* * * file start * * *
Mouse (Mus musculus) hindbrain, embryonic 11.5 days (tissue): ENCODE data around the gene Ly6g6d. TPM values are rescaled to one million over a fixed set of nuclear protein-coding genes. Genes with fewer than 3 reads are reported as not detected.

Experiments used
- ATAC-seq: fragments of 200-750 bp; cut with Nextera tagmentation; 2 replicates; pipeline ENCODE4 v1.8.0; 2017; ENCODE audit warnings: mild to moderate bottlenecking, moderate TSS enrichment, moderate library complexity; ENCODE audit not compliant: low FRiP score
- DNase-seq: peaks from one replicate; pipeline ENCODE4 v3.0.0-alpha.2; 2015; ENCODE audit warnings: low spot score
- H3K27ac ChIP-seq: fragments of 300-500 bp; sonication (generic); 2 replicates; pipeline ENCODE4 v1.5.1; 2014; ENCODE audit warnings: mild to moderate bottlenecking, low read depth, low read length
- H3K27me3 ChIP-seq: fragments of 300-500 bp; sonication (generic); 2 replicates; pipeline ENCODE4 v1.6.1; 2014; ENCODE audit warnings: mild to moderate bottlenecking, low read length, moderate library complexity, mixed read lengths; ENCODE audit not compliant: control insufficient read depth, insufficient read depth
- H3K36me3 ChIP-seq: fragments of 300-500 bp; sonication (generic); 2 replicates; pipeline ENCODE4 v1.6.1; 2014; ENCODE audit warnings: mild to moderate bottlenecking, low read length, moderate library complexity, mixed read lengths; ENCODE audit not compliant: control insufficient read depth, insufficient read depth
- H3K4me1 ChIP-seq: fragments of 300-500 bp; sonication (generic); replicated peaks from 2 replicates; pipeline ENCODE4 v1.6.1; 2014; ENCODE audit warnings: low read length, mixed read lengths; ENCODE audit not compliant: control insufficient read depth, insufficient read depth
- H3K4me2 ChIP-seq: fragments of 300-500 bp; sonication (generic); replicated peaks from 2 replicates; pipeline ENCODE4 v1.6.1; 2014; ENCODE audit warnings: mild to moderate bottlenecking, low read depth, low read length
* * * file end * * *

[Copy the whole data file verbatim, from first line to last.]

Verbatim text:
Mouse (Mus musculus) hindbrain, embryonic 11.5 days (tissue): ENCODE data around the gene Ly6g6d. TPM values are rescaled to one million over a fixed set of nuclear protein-coding genes. Genes with fewer than 3 reads are reported as not detected.

Experiments used
- ATAC-seq: fragments of 200-750 bp; cut with Nextera tagmentation; 2 replicates; pipeline ENCODE4 v1.8.0; 2017; ENCODE audit warnings: mild to moderate bottlenecking, moderate TSS enrichment, moderate library complexity; ENCODE audit not compliant: low FRiP score
- DNase-seq: peaks from one replicate; pipeline ENCODE4 v3.0.0-alpha.2; 2015; ENCODE audit warnings: low spot score
- H3K27ac ChIP-seq: fragments of 300-500 bp; sonication (generic); 2 replicates; pipeline ENCODE4 v1.5.1; 2014; ENCODE audit warnings: mild to moderate bottlenecking, low read depth, low read length
- H3K27me3 ChIP-seq: fragments of 300-500 bp; sonication (generic); 2 replicates; pipeline ENCODE4 v1.6.1; 2014; ENCODE audit warnings: mild to moderate bottlenecking, low read length, moderate library complexity, mixed read lengths; ENCODE audit not compliant: control insufficient read depth, insufficient read depth
- H3K36me3 ChIP-seq: fragments of 300-500 bp; sonication (generic); 2 replicates; pipeline ENCODE4 v1.6.1; 2014; ENCODE audit warnings: mild to moderate bottlenecking, low read length, moderate library complexity, mixed read lengths; ENCODE audit not compliant: control insufficient read depth, insufficient read depth
- H3K4me1 ChIP-seq: fragments of 300-500 bp; sonication (generic); replicated peaks from 2 replicates; pipeline ENCODE4 v1.6.1; 2014; ENCODE audit warnings: low read length, mixed read lengths; ENCODE audit not compliant: control insufficient read depth, insufficient read depth
- H3K4me2 ChIP-seq: fragments of 300-500 bp; sonication (generic); replicated peaks from 2 replicates; pipeline ENCODE4 v1.6.1; 2014; ENCODE audit warnings: mild to moderate bottlenecking, low read depth, low read length